The Keiths already operated the Nickel, located near the Norombega on Central Street. The movie house had sold its 1 millionth ticket in December. James P. Forrest, its successful manager, would also be the manager of the Gaiety.
Soon that section of Central Street where the two theaters were located almost side by side was nicknamed the Great White Way by the Bangor Daily News, after the stretch of Broadway in New York City devoted to brightly lit theaters. An enthusiastic description of the new theater’s lighting plans, published in the newspaper on Dec. 15, gives the modern reader an idea of just how thrilling a few electric bulbs could be in the dimly lit city streets of yesteryear.
“Extending upward from the balcony [of Norombega Hall] will be a 12-foot pillar; from the top of this pillar, extending at right angles, will be the big ‘house sign,’ 15 feet long and with the name of the theatre spelled out in letters several feet high; while surmounting this will be a huge pyramid of colored lights — ‘sun-burst’ is its technical name — 10 feet in height and tapering to a graceful apex — the whole forming an electrical display hitherto undreamed of in this part of the state,” wrote the reporter.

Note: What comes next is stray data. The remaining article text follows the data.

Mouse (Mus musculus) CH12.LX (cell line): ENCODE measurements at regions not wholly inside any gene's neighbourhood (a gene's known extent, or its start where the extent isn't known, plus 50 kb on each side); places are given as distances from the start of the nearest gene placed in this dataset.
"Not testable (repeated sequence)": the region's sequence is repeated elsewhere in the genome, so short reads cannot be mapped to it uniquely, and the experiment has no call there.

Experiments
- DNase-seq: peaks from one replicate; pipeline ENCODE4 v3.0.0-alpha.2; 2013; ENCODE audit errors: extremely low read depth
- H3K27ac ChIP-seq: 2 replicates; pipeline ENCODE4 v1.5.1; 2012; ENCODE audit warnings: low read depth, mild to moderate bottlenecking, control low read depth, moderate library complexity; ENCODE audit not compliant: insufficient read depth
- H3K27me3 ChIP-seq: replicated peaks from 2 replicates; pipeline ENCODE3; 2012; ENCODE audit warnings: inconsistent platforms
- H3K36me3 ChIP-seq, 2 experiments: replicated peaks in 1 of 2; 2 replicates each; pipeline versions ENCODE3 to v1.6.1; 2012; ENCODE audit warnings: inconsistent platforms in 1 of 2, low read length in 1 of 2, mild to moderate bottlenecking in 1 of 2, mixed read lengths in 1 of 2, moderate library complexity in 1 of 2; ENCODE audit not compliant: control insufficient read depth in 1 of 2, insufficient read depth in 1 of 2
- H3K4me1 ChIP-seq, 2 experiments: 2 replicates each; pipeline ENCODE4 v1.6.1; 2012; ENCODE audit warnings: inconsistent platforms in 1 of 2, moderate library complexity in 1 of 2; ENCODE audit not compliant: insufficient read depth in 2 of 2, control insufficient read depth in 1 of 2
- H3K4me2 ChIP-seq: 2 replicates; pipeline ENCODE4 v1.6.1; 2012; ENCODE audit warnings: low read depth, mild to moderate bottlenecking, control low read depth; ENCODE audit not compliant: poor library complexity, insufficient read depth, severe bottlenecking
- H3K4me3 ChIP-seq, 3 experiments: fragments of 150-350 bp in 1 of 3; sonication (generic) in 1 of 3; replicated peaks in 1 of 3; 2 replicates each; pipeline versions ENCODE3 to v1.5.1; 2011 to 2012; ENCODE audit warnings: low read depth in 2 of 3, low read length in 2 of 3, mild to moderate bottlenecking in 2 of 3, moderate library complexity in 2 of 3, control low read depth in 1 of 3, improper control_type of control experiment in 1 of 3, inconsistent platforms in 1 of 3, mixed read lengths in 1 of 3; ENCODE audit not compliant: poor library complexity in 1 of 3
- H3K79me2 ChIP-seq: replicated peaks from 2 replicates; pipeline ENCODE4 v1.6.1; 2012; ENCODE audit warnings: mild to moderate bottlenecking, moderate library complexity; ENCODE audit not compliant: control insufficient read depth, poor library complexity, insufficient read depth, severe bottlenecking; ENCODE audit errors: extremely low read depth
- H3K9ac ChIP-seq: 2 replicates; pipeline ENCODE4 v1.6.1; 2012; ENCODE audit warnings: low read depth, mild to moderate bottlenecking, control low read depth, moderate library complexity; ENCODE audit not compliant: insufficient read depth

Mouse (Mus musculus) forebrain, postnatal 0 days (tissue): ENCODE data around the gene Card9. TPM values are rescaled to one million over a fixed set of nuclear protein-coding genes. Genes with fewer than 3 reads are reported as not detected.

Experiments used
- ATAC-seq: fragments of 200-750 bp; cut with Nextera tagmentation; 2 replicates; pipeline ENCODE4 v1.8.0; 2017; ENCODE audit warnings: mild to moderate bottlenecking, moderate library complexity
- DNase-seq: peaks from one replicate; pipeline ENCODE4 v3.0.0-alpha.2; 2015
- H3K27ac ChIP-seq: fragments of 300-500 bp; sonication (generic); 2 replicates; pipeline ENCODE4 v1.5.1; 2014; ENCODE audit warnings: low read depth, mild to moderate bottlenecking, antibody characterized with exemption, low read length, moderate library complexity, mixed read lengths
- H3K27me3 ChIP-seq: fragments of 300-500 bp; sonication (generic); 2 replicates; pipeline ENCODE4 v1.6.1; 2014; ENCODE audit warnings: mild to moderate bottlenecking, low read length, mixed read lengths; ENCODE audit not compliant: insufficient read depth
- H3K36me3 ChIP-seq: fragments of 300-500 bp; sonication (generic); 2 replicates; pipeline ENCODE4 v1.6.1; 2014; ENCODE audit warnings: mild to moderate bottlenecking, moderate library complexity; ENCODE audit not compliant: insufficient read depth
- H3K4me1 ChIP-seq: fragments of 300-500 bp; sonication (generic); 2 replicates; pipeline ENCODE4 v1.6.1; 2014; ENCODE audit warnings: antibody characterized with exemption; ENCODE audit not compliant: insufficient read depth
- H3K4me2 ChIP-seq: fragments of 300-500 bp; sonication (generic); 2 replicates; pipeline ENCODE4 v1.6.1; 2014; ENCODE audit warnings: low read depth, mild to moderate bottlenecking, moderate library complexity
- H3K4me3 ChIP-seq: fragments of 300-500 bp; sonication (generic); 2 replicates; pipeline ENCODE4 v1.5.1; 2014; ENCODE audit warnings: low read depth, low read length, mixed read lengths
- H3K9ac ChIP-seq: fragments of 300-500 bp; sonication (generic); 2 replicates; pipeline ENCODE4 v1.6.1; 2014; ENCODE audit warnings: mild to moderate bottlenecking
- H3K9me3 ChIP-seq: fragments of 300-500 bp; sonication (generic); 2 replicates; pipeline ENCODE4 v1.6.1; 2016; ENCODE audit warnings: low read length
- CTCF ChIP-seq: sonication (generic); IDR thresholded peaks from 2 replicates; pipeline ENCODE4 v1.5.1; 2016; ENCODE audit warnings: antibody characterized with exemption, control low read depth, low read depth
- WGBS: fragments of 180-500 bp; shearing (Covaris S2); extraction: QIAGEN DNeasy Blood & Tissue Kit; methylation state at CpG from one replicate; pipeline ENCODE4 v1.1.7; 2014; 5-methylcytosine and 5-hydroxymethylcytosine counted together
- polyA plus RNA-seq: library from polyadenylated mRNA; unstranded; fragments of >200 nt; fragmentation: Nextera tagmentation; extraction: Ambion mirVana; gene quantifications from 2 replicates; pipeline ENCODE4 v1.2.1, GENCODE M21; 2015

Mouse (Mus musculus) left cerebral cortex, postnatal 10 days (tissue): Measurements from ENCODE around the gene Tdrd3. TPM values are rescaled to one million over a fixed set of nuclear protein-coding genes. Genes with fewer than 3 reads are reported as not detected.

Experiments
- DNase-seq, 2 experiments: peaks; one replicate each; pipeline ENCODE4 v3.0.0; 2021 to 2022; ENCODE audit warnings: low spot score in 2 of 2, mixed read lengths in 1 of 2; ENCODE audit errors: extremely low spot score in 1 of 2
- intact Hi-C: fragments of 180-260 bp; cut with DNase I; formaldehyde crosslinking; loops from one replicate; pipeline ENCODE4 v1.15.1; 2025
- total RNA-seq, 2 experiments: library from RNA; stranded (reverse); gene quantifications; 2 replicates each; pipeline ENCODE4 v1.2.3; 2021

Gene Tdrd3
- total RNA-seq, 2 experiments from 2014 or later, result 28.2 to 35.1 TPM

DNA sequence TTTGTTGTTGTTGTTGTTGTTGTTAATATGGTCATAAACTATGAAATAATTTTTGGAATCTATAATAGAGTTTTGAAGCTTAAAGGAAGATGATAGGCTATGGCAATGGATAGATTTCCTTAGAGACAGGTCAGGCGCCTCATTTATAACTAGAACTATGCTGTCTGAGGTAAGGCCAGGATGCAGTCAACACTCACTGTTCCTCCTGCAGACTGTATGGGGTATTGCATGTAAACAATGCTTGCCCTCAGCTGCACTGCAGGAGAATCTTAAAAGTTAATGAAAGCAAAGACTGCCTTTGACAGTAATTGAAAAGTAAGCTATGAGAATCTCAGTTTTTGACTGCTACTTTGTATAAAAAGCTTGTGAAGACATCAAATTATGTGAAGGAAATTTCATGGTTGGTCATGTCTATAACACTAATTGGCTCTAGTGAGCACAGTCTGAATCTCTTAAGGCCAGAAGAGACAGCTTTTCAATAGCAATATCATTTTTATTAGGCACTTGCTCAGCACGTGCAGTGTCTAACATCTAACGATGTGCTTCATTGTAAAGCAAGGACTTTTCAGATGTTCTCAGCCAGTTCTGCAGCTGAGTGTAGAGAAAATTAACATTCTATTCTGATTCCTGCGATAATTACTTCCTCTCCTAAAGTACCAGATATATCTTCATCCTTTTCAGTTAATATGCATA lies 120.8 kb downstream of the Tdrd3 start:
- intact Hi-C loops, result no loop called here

The “house sign” would contain 750 bulbs. Over the entrance would be a smaller sign of 160 bulbs announcing “vaudeville and motion pictures.” Finally, “five gigantic flaming arcs” were going to be placed at strategic points on the front of the building, transforming the front of the old Norombega into “a blaze of electrical glory.” The reporter concluded, “With this gorgeous illumination combined with some flaming arcs to be placed before The Nickel, Central Street will surely become the Great White Way of eastern Maine.”
The lights were turned on Saturday evening, Jan. 16, 1909. Hundreds stopped to gaze. Inside, the walls had been painted buff, the wainscoting and trim green and the balcony railing white. The stage had been rebuilt, the scenery repainted, and red, blue and white border and footlights installed. The old faces of tragedy and com-edy had disappeared from the proscenium, replaced by “more delicately painted symbols.” The old curtain, painted with a giant scene of Yosemite Valley, had been “retouched and brightened.”